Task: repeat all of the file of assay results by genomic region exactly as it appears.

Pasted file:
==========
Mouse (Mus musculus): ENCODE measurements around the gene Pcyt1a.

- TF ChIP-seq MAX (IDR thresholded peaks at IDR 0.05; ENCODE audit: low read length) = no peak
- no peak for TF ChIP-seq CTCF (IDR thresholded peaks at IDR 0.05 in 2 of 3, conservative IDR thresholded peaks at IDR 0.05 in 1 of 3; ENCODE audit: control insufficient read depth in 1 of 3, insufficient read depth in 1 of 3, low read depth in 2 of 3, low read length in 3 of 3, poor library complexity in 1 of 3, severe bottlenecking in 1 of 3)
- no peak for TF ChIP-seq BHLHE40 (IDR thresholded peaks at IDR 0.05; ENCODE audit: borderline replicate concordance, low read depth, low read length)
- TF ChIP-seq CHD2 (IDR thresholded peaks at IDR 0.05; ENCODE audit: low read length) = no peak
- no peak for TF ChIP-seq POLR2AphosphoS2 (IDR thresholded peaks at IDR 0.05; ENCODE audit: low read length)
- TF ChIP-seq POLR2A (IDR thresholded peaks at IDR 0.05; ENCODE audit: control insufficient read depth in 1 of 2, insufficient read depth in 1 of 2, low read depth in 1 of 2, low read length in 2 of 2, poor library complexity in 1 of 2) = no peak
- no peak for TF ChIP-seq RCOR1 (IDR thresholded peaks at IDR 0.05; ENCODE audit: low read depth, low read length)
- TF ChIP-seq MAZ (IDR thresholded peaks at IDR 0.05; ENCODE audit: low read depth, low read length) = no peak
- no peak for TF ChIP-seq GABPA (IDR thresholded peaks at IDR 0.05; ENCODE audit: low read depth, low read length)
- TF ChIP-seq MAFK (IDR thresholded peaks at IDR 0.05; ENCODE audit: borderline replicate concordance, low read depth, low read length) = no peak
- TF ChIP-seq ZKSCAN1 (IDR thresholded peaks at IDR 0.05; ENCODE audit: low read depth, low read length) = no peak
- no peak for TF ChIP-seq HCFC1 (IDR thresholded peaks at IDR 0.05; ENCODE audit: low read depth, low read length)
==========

Mouse (Mus musculus): ENCODE measurements around the gene Pcyt1a.

- TF ChIP-seq MAX (IDR thresholded peaks at IDR 0.05; ENCODE audit: low read length) = no peak
- no peak for TF ChIP-seq CTCF (IDR thresholded peaks at IDR 0.05 in 2 of 3, conservative IDR thresholded peaks at IDR 0.05 in 1 of 3; ENCODE audit: control insufficient read depth in 1 of 3, insufficient read depth in 1 of 3, low read depth in 2 of 3, low read length in 3 of 3, poor library complexity in 1 of 3, severe bottlenecking in 1 of 3)
- no peak for TF ChIP-seq BHLHE40 (IDR thresholded peaks at IDR 0.05; ENCODE audit: borderline replicate concordance, low read depth, low read length)
- TF ChIP-seq CHD2 (IDR thresholded peaks at IDR 0.05; ENCODE audit: low read length) = no peak
- no peak for TF ChIP-seq POLR2AphosphoS2 (IDR thresholded peaks at IDR 0.05; ENCODE audit: low read length)
- TF ChIP-seq POLR2A (IDR thresholded peaks at IDR 0.05; ENCODE audit: control insufficient read depth in 1 of 2, insufficient read depth in 1 of 2, low read depth in 1 of 2, low read length in 2 of 2, poor library complexity in 1 of 2) = no peak
- no peak for TF ChIP-seq RCOR1 (IDR thresholded peaks at IDR 0.05; ENCODE audit: low read depth, low read length)
- TF ChIP-seq MAZ (IDR thresholded peaks at IDR 0.05; ENCODE audit: low read depth, low read length) = no peak
- no peak for TF ChIP-seq GABPA (IDR thresholded peaks at IDR 0.05; ENCODE audit: low read depth, low read length)
- TF ChIP-seq MAFK (IDR thresholded peaks at IDR 0.05; ENCODE audit: borderline replicate concordance, low read depth, low read length) = no peak
- TF ChIP-seq ZKSCAN1 (IDR thresholded peaks at IDR 0.05; ENCODE audit: low read depth, low read length) = no peak
- no peak for TF ChIP-seq HCFC1 (IDR thresholded peaks at IDR 0.05; ENCODE audit: low read depth, low read length)